Introducing Social Pedagogy: Professional Approaches (X3230)

30 credits, Level 4

Spring teaching

Gian an introduction to social pedagogy: a core theoretical and professional discipline for work with children and young people in many European countries. Social pedagogy can be understood as the theoretical discipline concerned with upbringing, or with education in the broadest sense of that word.

You learn about:

  • social pedagogy, addressing current theoretical understandings and debates
  • the application of social pedagogic theory and principles to policy and work with children, young people and families across the sector of children's services
  • the relevance of social pedagogy to practice in settings including schools, youth services, early years and out of school provision.

Readings include writings on social pedagogic theory and UK-focused material to encourage you to identify links between social pedagogy and other complementary approaches to work with children.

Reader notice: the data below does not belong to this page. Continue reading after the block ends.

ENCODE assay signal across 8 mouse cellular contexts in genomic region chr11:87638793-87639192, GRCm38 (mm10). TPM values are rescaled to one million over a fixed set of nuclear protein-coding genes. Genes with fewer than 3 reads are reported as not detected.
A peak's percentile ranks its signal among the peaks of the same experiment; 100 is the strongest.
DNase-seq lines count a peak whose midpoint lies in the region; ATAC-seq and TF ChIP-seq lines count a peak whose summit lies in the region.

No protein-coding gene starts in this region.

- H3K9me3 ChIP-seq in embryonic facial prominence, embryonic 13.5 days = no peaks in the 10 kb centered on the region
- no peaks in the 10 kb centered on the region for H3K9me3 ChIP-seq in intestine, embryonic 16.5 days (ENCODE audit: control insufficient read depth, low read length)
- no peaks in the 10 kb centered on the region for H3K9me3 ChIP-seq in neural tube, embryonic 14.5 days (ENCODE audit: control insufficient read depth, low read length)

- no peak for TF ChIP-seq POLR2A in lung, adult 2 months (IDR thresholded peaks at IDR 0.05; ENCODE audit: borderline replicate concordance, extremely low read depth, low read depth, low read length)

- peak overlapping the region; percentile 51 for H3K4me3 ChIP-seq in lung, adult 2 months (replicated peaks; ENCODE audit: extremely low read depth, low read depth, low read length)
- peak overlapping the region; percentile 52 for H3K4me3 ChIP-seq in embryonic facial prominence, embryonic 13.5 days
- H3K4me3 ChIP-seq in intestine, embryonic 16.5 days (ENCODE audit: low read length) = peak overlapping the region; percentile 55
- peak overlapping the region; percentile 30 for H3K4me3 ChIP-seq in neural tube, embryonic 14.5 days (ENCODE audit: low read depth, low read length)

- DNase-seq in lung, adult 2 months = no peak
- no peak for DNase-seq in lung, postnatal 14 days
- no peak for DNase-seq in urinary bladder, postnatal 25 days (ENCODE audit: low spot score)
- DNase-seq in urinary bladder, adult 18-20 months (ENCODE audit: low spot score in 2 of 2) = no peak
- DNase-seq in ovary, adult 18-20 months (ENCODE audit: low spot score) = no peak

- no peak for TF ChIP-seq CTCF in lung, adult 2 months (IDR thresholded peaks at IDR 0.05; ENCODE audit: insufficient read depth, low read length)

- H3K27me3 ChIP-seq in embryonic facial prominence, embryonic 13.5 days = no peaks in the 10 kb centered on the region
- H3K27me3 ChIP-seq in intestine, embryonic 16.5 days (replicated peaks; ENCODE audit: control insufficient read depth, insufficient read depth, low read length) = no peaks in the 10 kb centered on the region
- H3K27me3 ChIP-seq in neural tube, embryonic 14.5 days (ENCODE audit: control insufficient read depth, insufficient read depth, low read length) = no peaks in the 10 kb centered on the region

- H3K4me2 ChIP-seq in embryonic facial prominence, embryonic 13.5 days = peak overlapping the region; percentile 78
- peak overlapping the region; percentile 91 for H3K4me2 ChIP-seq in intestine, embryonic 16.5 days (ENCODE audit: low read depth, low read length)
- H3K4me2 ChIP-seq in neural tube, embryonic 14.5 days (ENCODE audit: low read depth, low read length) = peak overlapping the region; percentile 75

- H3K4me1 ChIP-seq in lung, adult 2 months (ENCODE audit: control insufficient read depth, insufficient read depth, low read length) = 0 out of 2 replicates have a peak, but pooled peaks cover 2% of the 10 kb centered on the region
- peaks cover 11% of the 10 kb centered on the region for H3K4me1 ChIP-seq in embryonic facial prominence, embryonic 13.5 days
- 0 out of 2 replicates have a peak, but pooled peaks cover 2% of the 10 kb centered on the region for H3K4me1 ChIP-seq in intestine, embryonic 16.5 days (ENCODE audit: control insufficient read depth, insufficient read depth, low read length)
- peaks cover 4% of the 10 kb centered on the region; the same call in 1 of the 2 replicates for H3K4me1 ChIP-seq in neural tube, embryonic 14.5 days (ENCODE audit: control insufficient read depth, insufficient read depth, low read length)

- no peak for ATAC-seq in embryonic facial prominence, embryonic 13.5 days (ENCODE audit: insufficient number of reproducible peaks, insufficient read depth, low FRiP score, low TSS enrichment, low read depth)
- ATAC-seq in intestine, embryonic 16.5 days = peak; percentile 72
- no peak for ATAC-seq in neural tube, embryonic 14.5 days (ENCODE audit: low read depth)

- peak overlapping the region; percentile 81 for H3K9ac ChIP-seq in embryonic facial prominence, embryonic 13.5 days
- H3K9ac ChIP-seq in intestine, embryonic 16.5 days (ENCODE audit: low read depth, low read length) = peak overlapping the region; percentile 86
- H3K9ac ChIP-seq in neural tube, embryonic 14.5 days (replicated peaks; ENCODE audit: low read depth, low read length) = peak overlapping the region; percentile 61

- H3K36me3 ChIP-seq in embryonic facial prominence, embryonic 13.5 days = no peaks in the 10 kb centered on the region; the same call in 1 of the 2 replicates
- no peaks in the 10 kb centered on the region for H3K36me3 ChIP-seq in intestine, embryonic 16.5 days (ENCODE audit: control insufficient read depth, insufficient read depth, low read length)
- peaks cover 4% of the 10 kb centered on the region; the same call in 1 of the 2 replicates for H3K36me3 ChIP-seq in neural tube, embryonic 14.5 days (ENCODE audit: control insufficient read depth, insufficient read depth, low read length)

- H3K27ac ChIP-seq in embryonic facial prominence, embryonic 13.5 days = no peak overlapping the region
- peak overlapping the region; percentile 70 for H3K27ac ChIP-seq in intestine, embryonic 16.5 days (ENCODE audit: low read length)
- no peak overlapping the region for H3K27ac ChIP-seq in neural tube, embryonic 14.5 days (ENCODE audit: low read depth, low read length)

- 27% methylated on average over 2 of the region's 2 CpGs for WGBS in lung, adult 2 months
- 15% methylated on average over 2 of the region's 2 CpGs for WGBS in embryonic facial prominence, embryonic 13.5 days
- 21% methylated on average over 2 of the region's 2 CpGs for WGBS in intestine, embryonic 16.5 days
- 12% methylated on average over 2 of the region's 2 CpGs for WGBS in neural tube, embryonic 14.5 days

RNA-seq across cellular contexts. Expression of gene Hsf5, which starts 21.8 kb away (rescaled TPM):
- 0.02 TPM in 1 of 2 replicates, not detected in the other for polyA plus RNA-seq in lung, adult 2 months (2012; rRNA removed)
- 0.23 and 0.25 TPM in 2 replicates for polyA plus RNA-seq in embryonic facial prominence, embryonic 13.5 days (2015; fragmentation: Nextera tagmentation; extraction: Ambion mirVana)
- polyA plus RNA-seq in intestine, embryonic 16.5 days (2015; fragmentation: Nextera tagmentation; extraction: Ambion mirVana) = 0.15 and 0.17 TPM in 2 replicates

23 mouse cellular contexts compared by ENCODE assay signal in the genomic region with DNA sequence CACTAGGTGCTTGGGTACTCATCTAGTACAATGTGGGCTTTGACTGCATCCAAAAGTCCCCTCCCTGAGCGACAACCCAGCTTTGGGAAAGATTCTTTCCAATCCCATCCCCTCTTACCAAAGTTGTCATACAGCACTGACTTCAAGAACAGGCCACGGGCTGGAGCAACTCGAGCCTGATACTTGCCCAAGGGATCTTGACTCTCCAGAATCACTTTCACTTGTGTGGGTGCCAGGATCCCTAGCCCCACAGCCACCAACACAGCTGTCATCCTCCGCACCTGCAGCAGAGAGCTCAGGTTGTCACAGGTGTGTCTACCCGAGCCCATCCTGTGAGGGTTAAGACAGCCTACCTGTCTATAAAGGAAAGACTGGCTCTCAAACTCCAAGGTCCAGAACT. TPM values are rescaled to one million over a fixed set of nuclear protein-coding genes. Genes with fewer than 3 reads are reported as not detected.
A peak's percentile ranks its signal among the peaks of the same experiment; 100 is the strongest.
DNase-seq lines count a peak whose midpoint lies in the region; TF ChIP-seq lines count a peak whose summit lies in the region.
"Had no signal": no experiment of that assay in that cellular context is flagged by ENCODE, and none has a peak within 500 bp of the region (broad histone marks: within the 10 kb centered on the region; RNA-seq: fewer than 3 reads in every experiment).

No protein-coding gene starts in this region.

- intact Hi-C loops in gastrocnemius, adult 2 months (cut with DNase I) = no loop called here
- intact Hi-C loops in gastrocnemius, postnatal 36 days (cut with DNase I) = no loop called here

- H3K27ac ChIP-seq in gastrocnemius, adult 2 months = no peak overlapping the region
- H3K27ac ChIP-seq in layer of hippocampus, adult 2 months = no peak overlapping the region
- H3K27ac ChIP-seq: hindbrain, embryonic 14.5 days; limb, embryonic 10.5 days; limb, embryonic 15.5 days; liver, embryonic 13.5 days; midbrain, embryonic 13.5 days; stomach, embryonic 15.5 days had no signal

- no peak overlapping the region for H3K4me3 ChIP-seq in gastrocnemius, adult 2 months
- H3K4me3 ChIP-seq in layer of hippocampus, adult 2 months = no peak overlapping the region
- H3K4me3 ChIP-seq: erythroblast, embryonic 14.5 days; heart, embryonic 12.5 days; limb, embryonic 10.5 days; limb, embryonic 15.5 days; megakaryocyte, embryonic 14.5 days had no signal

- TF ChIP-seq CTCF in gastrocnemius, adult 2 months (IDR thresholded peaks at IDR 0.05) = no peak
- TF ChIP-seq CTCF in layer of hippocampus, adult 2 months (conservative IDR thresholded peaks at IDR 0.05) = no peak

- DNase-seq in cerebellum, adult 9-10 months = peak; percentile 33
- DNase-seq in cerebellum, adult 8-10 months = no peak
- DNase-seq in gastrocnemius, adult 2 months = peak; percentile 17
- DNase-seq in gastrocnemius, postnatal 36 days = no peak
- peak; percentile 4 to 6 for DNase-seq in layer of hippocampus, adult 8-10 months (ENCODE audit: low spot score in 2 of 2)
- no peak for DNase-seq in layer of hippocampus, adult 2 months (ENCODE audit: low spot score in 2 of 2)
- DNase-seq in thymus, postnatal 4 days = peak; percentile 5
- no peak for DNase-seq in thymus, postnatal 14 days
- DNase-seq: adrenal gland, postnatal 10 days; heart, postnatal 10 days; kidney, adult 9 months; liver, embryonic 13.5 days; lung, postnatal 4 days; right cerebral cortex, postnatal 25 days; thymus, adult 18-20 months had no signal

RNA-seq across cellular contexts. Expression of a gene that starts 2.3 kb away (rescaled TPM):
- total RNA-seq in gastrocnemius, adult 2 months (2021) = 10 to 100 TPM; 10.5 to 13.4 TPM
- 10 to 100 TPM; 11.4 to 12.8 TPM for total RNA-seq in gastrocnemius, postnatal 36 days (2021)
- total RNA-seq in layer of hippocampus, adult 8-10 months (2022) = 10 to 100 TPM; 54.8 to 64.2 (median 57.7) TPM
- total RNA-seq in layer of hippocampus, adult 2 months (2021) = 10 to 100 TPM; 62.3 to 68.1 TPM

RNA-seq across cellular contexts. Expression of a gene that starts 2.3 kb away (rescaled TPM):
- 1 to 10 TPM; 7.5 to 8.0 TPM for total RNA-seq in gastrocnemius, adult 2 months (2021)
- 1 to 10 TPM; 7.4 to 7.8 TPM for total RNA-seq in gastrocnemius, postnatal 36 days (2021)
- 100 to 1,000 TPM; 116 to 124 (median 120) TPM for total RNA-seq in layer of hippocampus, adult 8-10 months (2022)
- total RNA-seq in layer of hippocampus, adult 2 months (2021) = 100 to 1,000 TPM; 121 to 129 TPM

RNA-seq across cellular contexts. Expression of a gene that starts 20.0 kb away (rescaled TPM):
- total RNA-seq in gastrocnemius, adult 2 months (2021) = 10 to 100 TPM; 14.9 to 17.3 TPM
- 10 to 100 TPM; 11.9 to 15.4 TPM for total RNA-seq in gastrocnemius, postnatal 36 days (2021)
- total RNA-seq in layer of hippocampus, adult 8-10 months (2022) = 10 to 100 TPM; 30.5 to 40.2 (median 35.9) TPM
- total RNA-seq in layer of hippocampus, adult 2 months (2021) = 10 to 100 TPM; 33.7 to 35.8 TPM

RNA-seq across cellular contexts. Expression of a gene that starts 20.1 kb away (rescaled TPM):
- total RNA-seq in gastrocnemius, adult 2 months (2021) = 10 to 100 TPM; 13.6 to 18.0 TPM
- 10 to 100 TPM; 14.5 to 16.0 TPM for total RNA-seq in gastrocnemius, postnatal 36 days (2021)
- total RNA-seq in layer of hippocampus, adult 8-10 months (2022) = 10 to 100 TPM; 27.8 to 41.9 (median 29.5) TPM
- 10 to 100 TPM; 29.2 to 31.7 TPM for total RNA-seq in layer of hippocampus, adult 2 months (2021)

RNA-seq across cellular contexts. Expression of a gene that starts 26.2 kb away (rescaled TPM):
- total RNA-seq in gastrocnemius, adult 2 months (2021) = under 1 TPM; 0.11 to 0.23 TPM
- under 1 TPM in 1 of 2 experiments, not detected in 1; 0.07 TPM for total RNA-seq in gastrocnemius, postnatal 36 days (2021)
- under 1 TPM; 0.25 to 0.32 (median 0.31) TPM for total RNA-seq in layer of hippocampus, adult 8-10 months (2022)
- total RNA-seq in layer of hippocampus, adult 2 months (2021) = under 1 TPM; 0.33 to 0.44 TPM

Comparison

Module content will include:

  • key concepts and principles, and their application to work with children and young people
  • the diversity of social pedagogy – cross-national variations in theory and approaches
  • social pedagogy in the UK: commonalities and differences with English language approaches to work with children
  • the professional role of the pedagogue within children's services
  • social pedagogy in practice: supporting children's learning and their education (in the broadest sense of the word)
  • social pedagogy in policy for children and families
  • current debates and future directions.


50%: Lecture
50%: Seminar


100%: Coursework (Portfolio)

Contact hours and workload

This module is 300 hours of work. This breaks down into 54 hours of contact time and 246 hours of independent study.

This module is running in the academic year 2019/20. We also plan to offer it in future academic years. It may become unavailable due to staff availability, student demand or updates to our curriculum. We’ll make sure to let our applicants know of such changes to modules at the earliest opportunity.